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Dedicated to research

Posted 28/03/2012 by sevans

Sitting through presentations at the ACS meeting in San Diego this week has made me appreciate yet again why I am a science journalist rather than opting for a career as a science researcher. I admire these researchers hugely. Beyond the headline stories, there are weeks, months and years of dedicated graft in the laboratory, more often for much more fleeting rewards – the presence of a tell-tale NMR peak or a spectroscopic shift in just about the right place. 

Or as one medicinal chemistry researcher commented when highlighting a slide on the process of drug development, for example, ‘that part [pointing to the commercial drug box at the end of the flow chart] almost never happens, right?’ 

In my own brief and less than happy experience of research science, it was the Kovalev-Dormidontova reaction – an exotic variant of the Wittig reaction designed to produce cyclic alcohols – that proved to be my undoing. Vast quantities of solvent, ozone, phosphorus pentachloride and other nasties expended with barely so much as a sniff of alcohol in sight. While my colleagues delighted in pure white crystals, I spent hours painstaking performing column separations on my inevitable black tars.

Real science, though, isn’t always about getting the results we might have been expecting or hoping for. Quite often, as we are used to hearing, the most astounding breakthroughs occur when things go wrong or not according to plan. And serendipity also plays a part of course, too.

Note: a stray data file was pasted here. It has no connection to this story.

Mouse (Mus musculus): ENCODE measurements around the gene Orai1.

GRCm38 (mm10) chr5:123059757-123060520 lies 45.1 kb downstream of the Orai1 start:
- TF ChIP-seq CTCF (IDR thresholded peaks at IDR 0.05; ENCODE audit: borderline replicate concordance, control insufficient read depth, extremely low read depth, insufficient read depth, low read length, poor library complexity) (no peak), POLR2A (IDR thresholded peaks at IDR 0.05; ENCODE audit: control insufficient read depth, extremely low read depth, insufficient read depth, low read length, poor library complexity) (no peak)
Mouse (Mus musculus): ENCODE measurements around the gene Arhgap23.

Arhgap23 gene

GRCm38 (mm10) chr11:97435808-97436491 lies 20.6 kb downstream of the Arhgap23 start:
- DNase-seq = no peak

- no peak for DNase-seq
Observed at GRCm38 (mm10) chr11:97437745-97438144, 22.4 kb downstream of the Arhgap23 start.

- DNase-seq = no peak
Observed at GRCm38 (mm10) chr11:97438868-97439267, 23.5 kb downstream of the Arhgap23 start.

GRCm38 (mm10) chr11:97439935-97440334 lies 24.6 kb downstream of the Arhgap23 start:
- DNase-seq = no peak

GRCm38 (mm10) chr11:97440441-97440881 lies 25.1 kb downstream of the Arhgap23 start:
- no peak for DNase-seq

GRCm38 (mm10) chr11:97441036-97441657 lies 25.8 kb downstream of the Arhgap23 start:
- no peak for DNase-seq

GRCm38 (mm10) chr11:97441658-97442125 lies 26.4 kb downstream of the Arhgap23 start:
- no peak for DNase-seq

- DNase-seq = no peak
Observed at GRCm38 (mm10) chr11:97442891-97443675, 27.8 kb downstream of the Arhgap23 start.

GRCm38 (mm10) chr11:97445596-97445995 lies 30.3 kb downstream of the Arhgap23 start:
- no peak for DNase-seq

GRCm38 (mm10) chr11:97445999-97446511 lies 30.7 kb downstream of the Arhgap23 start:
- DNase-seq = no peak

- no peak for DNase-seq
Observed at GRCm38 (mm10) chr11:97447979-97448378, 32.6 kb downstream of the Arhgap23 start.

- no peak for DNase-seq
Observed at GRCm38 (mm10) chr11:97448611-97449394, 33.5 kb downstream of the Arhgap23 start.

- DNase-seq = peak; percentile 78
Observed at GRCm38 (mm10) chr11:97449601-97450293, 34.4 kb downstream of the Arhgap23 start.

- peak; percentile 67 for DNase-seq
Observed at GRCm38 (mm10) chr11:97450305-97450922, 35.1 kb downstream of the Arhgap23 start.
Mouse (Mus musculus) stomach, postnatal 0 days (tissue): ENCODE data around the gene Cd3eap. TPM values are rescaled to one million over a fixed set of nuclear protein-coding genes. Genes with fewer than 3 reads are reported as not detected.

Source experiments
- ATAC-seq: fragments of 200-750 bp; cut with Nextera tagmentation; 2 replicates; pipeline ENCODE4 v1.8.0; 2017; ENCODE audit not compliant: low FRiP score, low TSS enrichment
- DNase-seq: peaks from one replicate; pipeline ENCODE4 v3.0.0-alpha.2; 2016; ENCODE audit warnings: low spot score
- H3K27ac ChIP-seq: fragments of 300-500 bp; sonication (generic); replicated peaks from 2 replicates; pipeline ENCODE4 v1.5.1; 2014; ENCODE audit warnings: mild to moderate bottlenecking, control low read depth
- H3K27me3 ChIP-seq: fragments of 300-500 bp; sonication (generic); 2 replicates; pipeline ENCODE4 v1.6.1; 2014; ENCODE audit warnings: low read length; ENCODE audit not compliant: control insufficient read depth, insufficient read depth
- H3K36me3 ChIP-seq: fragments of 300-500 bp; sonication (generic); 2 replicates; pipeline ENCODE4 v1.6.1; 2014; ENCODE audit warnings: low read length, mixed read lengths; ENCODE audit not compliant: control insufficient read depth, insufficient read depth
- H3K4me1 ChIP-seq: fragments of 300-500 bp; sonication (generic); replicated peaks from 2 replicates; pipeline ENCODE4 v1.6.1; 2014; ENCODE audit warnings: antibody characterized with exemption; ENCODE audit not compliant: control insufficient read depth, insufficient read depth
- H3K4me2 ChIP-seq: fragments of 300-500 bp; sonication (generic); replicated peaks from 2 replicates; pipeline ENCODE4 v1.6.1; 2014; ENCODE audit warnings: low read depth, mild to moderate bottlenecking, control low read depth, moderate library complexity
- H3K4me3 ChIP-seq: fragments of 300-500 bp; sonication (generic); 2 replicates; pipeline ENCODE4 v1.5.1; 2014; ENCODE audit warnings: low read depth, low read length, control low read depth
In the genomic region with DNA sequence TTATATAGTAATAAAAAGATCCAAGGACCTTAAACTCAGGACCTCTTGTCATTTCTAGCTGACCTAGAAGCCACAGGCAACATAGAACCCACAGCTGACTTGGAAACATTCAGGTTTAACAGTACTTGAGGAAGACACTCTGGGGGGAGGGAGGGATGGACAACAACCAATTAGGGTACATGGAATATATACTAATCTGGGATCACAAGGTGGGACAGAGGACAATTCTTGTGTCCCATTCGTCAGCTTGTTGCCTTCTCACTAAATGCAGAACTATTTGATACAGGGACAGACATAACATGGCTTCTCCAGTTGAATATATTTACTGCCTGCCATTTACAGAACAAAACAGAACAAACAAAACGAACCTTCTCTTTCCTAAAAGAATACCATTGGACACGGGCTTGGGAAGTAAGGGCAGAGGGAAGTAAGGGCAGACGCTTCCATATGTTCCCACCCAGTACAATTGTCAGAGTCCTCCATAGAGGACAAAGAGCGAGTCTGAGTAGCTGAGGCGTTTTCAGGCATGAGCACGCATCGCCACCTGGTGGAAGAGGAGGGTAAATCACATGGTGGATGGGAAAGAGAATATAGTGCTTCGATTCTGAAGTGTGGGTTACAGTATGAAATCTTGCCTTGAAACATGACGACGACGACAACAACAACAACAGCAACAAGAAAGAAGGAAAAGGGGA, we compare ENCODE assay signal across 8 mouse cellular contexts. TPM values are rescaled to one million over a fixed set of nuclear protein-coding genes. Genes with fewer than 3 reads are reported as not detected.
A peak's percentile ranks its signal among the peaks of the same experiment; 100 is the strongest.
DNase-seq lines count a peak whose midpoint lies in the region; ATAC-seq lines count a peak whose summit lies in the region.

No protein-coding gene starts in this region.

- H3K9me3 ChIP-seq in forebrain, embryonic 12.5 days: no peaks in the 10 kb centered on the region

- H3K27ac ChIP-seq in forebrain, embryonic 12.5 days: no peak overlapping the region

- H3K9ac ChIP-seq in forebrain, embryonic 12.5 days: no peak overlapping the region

So as well the real value of research isn’t always - or even especially often – immediately obvious, particularly when it comes to basic research, as Howard Hughes Institute chemistry professor Carolyn Bertozzi pointed out in her Kavli Foundation lecture on Monday night. The founder of ‘bioorthogonal chemistry’ – a branch of chemistry that does not interact or interface with biology – Bertozzi explained that may of the key breakthroughs in her own research have been as a result of trawling through the scientific literature. 

Reactions by Staudinger and Wittig from the 1960s are just a couple of those she has put to good use in developing a new and potentially transformational tool to study the role of biological sugars or glycans inside living cells.

Who knows – one day someone may happen across my own research writings and find some use for my hard-fought for results? The chances of that happening are impossibly slim. For now, I’m happier to leave the hard work to others.

Cath O’Driscoll – Deputy editor

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